City to Replace ‘Wall of Trouble'

State money found for So. Mission Hills project

After years of complaints from neighborhood homeowners, a damaged retaining wall that holds up part of a street in South Mission Hills is due to be replaced.

It runs 146 feet along the 3500 block of Bear Drive, east of Dove Court, dropping down more than eight feet to the steeply sloped back yard of a home that fronts on Otsego Drive to the east.

That section of curb was painted red and cordoned off with orange plastic safety tubes about a year ago, to keep people from parking there, or driving by too closely.

About a dozen homeowners who have been lobbying for help from city engineers say the decades-old wall is fast eroding.

"Based on the natural topography, there's going to be a water situation in that area," says Michael Gardiner, an attorney who owns a Bear Drive home just north of the retaining wall.

"Almost unanimously, people in the neighborhood were concerned that in an El Nino year, there would be problems," Gardiner added in an interview Monday. "In subsequent years, there could be problems, and some of those problems could be pretty serious."

A spokesman for City Councilman Kevin Faulconer, whose 2nd District encompasses the neighbor, said an internal city routing slip aimed at putting the issue on a fast track toward a solution was lost for several months last year due to a computer glitch.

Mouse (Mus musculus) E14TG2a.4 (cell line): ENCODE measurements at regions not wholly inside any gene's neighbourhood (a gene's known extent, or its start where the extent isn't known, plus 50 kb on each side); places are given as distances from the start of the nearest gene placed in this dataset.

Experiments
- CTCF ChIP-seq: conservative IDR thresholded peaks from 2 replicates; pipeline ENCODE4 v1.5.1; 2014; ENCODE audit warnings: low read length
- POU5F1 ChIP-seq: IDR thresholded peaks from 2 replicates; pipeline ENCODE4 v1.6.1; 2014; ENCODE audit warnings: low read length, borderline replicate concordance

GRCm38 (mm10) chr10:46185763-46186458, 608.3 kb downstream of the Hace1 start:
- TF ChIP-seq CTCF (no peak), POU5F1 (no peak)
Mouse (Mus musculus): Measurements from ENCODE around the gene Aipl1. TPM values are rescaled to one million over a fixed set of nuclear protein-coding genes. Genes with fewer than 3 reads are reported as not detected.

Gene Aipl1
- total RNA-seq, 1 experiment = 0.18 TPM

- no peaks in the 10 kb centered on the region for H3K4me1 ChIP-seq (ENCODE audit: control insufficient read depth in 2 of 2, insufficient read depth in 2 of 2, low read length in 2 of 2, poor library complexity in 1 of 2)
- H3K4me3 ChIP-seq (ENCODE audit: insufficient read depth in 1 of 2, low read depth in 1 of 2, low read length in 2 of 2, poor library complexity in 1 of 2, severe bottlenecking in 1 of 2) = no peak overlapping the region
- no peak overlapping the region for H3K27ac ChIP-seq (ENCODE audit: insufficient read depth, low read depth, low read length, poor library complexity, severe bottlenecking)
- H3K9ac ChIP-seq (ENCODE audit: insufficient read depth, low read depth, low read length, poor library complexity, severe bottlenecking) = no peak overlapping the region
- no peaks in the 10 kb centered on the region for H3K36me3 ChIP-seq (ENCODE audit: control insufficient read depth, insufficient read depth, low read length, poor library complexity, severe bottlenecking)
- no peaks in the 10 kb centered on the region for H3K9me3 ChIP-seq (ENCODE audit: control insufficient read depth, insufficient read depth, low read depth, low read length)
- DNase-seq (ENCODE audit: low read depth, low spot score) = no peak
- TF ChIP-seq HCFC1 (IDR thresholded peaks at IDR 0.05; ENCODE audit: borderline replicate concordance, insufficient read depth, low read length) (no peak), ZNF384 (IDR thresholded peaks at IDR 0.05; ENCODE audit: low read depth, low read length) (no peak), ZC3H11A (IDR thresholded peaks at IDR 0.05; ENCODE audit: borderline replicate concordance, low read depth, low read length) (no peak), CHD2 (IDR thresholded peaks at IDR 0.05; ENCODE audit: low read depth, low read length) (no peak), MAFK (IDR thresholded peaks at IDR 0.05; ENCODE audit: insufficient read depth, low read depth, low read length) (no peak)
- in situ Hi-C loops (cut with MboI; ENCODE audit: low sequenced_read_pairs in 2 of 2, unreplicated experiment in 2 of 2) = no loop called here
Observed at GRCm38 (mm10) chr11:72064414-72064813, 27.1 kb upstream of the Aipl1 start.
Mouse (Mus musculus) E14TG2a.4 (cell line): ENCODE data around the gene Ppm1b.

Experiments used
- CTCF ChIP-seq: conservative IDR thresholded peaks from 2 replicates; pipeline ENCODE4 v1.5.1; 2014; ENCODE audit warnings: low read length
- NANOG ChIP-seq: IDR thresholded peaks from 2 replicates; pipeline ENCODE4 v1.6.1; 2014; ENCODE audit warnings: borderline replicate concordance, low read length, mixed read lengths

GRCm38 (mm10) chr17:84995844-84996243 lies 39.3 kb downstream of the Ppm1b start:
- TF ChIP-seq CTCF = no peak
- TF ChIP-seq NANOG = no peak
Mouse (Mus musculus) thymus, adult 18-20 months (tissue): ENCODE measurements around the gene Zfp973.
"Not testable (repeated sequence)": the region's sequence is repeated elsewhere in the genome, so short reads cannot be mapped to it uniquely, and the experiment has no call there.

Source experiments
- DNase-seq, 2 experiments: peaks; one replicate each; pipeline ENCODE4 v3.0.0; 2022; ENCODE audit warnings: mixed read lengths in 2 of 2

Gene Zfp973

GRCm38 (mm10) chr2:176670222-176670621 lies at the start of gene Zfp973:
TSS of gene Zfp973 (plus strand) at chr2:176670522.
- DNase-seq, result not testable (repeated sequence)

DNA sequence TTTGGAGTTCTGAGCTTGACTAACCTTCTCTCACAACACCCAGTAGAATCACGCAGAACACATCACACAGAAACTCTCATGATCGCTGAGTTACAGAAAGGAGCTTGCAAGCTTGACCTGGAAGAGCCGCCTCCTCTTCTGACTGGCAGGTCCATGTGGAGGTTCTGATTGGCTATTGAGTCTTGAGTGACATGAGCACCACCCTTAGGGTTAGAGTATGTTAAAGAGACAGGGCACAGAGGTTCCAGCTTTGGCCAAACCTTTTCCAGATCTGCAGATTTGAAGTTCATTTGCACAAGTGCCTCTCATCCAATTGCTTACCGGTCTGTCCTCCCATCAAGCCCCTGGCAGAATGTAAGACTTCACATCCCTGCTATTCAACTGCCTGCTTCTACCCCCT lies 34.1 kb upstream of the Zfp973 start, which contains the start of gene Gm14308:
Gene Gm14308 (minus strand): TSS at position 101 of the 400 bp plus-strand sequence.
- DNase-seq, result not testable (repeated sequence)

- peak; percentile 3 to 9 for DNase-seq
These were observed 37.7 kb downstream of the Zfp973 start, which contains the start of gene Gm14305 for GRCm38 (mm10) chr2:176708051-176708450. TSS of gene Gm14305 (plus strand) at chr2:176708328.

Since then, city officials have reported finding a solution in the form of a $250,000 allocation from the state's Proposition 42 road improvement funds, comprising sales taxes on gasoline purchases.

Otherwise, there might have been no relief on the near horizon from San Diego's cash-strapped treasury.

"Absolutely good news," said Gardiner. "It's good news that the city is doing what the city ought to be doing."

The project, which includes shoring up the compromised section of Bear Drive as well as replacing the wall, will be reviewed Wednesday by the City Council's Land Use & Housing Committee.

Full Council approval is expected in about two weeks, followed by a few weeks of finalizing design plans before the project is put out to bid.

It could take months to complete, depending on the weather.

"(The remedial construction) is going to be a daily impingement on our lives," Gardiner said, referring to Bear Drive's narrow dimensions and lack of sidewalks.

"I suspect (repair crews) are going to be looking in our bedroom window. Nonetheless, it's something that has to happen. And as a wise man once said, you can't make an omelette without breaking some eggs."

Gardiner predicts more such 'omelettes' will be needed in the future.

"If it's not done on a periodic basis," he said, "the problem is going to get to the catastrophic standpoint where it fails."

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